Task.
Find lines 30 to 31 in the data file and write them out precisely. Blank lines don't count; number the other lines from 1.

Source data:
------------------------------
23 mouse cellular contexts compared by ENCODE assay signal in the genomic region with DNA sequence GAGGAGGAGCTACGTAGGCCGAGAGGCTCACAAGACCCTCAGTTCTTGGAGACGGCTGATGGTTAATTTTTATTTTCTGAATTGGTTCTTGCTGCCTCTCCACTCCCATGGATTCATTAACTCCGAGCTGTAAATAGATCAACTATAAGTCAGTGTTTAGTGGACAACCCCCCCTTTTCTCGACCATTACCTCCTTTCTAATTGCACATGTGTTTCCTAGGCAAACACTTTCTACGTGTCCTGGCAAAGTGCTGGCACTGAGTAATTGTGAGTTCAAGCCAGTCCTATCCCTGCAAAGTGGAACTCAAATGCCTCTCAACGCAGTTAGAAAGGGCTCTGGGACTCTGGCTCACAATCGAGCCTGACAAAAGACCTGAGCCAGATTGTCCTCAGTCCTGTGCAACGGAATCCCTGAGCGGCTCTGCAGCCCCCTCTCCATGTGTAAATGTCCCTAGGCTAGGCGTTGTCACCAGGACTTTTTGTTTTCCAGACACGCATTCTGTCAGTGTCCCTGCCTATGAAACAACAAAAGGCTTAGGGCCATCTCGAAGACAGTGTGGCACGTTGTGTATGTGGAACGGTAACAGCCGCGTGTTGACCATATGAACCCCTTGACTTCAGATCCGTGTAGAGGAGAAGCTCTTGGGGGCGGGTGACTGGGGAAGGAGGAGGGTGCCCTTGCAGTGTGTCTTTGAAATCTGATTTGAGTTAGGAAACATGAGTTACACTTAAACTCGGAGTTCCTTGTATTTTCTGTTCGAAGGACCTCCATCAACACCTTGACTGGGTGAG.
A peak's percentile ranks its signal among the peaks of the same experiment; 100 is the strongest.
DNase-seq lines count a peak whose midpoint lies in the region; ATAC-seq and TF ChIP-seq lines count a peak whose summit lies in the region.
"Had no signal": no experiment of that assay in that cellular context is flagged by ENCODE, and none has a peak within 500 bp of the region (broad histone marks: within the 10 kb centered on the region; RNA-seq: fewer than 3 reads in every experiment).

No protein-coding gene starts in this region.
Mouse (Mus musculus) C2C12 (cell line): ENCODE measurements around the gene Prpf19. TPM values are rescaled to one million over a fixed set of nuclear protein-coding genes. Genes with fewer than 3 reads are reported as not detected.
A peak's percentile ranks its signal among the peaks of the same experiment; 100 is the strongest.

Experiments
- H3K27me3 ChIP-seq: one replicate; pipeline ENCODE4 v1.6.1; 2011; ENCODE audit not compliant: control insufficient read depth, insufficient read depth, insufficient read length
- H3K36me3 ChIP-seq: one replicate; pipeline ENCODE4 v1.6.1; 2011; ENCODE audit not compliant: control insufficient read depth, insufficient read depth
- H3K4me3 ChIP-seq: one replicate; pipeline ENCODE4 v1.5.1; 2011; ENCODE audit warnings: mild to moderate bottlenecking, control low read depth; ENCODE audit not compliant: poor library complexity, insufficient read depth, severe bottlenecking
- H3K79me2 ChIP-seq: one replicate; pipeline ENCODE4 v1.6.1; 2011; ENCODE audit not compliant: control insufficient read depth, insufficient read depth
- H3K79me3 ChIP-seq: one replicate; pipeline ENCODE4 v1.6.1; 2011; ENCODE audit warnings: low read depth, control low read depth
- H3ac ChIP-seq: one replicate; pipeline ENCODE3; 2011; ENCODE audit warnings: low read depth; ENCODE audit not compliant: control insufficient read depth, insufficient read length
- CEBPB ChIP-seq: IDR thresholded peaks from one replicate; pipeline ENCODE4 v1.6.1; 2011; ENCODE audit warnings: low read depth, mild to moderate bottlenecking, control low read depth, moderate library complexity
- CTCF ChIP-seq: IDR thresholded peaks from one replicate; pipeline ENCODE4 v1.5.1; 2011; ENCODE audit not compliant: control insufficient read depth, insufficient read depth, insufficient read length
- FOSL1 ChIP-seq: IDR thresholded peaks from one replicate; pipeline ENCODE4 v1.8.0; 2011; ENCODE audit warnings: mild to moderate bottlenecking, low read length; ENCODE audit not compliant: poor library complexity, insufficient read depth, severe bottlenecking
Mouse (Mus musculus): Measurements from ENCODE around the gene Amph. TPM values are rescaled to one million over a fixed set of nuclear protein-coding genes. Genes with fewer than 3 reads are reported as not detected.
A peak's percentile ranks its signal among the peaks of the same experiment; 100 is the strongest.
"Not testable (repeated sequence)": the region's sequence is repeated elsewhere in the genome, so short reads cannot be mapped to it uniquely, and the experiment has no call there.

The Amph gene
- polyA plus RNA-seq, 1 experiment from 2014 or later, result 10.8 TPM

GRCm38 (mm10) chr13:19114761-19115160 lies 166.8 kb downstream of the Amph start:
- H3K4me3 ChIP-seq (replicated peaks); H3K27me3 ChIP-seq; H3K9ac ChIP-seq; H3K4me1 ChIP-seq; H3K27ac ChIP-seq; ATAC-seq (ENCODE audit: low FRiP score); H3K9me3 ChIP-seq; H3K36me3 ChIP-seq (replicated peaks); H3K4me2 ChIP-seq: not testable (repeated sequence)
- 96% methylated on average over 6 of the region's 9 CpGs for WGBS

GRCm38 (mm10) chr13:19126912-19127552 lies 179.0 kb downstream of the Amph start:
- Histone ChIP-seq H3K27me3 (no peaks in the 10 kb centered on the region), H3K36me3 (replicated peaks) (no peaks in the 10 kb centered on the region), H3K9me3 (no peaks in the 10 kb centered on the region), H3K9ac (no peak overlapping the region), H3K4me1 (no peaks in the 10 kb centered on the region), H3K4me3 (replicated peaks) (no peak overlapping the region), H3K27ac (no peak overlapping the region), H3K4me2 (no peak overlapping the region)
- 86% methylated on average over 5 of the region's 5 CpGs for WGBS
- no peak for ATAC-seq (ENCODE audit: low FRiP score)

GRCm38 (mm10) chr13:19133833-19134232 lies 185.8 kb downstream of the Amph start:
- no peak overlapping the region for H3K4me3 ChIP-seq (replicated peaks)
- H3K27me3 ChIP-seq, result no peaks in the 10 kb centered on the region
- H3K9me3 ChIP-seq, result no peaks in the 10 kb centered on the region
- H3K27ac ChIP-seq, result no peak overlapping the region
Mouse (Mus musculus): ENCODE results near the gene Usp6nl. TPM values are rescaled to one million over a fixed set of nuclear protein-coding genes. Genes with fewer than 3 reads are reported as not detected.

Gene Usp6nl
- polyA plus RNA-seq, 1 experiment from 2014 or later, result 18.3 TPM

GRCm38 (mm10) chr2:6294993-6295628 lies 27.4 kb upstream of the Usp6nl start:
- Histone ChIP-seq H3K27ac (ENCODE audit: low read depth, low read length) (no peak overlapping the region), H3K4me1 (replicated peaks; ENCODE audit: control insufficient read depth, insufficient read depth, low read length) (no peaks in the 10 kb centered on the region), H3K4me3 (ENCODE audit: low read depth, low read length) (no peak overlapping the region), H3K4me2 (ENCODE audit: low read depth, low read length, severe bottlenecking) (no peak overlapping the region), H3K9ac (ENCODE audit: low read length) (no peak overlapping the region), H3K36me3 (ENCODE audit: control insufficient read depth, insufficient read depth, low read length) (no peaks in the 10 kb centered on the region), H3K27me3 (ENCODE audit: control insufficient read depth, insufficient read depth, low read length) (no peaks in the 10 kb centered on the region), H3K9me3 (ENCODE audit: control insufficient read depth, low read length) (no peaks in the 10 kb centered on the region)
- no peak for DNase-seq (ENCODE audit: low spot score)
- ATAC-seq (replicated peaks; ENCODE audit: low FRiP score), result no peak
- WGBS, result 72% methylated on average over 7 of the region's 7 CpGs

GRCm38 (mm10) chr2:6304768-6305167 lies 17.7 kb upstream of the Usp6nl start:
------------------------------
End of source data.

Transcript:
GRCm38 (mm10) chr13:19133833-19134232 lies 185.8 kb downstream of the Amph start:
- no peak overlapping the region for H3K4me3 ChIP-seq (replicated peaks)